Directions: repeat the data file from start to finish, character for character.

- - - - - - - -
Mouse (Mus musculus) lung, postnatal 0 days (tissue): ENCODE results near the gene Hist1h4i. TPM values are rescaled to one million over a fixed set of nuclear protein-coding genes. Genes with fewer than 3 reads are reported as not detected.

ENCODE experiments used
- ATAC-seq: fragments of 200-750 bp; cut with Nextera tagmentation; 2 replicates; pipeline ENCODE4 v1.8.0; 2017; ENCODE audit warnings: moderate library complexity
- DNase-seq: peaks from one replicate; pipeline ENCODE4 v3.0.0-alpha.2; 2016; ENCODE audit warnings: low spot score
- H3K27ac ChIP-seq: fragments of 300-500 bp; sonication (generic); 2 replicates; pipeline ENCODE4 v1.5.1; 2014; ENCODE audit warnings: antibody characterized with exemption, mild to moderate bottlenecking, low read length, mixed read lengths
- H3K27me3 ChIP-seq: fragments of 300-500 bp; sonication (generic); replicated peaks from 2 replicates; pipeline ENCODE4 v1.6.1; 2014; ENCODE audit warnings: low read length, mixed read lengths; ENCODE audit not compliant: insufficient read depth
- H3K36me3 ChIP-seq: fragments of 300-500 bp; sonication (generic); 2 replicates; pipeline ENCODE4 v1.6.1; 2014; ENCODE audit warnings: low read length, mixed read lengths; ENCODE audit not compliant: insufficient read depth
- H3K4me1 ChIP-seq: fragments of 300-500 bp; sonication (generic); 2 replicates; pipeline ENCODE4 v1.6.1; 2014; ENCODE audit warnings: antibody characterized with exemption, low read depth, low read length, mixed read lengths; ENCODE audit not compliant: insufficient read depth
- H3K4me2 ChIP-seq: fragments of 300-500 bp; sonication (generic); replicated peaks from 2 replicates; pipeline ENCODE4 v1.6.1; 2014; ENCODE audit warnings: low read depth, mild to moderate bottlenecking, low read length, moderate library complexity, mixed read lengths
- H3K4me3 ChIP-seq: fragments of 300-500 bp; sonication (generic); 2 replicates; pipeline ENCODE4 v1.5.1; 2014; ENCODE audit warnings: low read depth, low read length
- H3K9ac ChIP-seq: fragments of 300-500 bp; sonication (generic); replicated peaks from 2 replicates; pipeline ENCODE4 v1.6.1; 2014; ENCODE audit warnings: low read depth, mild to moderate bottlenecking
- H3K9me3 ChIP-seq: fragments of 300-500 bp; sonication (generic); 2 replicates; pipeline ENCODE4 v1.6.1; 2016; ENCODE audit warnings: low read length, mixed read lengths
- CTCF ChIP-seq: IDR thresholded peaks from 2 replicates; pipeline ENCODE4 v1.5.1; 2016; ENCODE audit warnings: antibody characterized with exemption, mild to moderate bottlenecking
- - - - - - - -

Mouse (Mus musculus) lung, postnatal 0 days (tissue): ENCODE results near the gene Hist1h4i. TPM values are rescaled to one million over a fixed set of nuclear protein-coding genes. Genes with fewer than 3 reads are reported as not detected.

ENCODE experiments used
- ATAC-seq: fragments of 200-750 bp; cut with Nextera tagmentation; 2 replicates; pipeline ENCODE4 v1.8.0; 2017; ENCODE audit warnings: moderate library complexity
- DNase-seq: peaks from one replicate; pipeline ENCODE4 v3.0.0-alpha.2; 2016; ENCODE audit warnings: low spot score
- H3K27ac ChIP-seq: fragments of 300-500 bp; sonication (generic); 2 replicates; pipeline ENCODE4 v1.5.1; 2014; ENCODE audit warnings: antibody characterized with exemption, mild to moderate bottlenecking, low read length, mixed read lengths
- H3K27me3 ChIP-seq: fragments of 300-500 bp; sonication (generic); replicated peaks from 2 replicates; pipeline ENCODE4 v1.6.1; 2014; ENCODE audit warnings: low read length, mixed read lengths; ENCODE audit not compliant: insufficient read depth
- H3K36me3 ChIP-seq: fragments of 300-500 bp; sonication (generic); 2 replicates; pipeline ENCODE4 v1.6.1; 2014; ENCODE audit warnings: low read length, mixed read lengths; ENCODE audit not compliant: insufficient read depth
- H3K4me1 ChIP-seq: fragments of 300-500 bp; sonication (generic); 2 replicates; pipeline ENCODE4 v1.6.1; 2014; ENCODE audit warnings: antibody characterized with exemption, low read depth, low read length, mixed read lengths; ENCODE audit not compliant: insufficient read depth
- H3K4me2 ChIP-seq: fragments of 300-500 bp; sonication (generic); replicated peaks from 2 replicates; pipeline ENCODE4 v1.6.1; 2014; ENCODE audit warnings: low read depth, mild to moderate bottlenecking, low read length, moderate library complexity, mixed read lengths
- H3K4me3 ChIP-seq: fragments of 300-500 bp; sonication (generic); 2 replicates; pipeline ENCODE4 v1.5.1; 2014; ENCODE audit warnings: low read depth, low read length
- H3K9ac ChIP-seq: fragments of 300-500 bp; sonication (generic); replicated peaks from 2 replicates; pipeline ENCODE4 v1.6.1; 2014; ENCODE audit warnings: low read depth, mild to moderate bottlenecking
- H3K9me3 ChIP-seq: fragments of 300-500 bp; sonication (generic); 2 replicates; pipeline ENCODE4 v1.6.1; 2016; ENCODE audit warnings: low read length, mixed read lengths
- CTCF ChIP-seq: IDR thresholded peaks from 2 replicates; pipeline ENCODE4 v1.5.1; 2016; ENCODE audit warnings: antibody characterized with exemption, mild to moderate bottlenecking